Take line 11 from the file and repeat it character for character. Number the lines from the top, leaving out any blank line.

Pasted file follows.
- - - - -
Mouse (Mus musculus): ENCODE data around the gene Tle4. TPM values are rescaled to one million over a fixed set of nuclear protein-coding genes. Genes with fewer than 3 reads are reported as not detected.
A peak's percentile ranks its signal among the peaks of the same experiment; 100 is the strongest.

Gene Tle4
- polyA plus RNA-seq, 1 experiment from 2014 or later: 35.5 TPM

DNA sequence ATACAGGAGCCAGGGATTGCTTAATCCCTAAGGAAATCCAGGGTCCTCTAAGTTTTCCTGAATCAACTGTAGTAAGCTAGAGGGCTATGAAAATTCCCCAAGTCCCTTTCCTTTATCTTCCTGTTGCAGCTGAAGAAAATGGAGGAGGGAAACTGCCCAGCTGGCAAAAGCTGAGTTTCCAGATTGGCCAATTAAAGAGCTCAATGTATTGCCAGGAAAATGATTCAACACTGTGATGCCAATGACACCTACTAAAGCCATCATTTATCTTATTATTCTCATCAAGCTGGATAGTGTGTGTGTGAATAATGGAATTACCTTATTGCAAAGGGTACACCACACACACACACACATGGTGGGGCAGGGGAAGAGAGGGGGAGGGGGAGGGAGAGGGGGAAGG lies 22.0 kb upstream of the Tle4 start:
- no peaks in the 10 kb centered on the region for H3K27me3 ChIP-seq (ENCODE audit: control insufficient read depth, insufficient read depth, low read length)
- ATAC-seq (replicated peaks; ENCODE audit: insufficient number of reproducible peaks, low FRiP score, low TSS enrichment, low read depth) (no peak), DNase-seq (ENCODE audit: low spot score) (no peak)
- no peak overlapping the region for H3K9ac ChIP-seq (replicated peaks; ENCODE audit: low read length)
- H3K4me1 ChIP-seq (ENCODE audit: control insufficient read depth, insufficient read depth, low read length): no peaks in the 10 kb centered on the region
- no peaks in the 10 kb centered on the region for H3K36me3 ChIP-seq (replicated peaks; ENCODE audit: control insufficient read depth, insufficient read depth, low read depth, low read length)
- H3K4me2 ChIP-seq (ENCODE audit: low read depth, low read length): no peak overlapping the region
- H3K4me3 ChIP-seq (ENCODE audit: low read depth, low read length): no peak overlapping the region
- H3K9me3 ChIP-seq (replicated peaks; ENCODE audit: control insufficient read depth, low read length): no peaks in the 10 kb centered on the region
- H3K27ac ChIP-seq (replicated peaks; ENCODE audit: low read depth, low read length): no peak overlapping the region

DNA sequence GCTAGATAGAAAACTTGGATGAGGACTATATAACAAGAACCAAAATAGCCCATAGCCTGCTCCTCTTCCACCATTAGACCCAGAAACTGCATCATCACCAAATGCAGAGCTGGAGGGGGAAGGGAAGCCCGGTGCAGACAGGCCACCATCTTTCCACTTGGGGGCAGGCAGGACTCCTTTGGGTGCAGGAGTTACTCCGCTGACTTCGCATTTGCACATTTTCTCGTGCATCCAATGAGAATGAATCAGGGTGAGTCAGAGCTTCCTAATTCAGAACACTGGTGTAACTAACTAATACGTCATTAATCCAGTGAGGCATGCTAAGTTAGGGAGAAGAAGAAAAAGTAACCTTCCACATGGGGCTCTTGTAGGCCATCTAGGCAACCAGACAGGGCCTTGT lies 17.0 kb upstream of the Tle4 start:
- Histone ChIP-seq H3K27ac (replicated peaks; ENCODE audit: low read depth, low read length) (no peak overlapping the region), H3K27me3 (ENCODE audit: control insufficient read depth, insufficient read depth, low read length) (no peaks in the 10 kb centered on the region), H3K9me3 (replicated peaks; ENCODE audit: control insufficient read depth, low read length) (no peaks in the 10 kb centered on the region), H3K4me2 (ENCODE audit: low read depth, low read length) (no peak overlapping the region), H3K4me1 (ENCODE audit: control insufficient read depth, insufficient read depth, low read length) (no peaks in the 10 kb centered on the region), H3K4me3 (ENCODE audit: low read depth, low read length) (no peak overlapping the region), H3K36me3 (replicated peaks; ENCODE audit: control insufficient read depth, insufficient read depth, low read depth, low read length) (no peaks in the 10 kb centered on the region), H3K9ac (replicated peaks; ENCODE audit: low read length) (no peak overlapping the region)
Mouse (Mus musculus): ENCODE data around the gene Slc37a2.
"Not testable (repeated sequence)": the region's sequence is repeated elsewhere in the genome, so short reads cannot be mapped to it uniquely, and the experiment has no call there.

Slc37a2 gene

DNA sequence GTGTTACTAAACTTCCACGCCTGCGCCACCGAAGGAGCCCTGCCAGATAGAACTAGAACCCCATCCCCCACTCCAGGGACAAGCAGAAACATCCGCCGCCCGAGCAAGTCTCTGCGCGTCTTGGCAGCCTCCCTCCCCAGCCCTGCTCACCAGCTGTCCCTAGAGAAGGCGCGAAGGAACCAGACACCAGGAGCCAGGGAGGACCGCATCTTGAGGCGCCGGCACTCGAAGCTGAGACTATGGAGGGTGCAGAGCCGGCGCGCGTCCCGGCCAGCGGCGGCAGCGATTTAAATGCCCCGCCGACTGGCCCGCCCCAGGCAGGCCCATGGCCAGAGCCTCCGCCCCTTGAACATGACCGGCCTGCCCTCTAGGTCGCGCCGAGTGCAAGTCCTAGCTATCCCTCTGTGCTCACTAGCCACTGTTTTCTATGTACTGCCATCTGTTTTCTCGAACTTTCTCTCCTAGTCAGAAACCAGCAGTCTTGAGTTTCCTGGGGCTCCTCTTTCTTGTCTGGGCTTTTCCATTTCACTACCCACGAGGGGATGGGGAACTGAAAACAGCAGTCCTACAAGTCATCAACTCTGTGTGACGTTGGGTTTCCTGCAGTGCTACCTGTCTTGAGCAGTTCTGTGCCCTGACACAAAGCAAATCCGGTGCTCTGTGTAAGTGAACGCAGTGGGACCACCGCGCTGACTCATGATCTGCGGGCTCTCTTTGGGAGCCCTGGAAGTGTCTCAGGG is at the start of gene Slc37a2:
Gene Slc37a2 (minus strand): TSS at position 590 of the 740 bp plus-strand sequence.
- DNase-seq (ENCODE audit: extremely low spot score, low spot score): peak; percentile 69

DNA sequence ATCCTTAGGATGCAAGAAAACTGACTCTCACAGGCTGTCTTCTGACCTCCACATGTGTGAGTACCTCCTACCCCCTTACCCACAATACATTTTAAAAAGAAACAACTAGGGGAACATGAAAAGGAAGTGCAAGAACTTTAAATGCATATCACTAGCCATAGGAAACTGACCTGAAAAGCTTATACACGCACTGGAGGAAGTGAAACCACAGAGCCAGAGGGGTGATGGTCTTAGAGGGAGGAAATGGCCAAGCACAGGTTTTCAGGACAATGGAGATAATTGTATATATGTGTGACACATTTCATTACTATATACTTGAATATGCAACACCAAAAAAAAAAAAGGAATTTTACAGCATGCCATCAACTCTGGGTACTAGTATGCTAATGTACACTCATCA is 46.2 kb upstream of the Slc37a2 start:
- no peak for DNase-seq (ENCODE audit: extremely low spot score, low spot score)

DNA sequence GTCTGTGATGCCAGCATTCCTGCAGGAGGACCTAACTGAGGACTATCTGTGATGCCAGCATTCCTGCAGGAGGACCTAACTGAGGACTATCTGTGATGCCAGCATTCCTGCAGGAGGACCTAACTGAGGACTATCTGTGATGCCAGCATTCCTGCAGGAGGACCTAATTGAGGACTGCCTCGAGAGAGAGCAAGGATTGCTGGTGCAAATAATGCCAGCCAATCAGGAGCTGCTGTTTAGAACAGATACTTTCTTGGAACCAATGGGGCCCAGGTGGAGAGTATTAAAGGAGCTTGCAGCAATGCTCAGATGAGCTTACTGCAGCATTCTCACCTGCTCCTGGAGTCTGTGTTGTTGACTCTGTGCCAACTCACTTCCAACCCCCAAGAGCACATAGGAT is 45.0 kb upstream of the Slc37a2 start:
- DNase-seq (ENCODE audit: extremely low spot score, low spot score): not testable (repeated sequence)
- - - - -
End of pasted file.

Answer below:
- H3K4me2 ChIP-seq (ENCODE audit: low read depth, low read length): no peak overlapping the region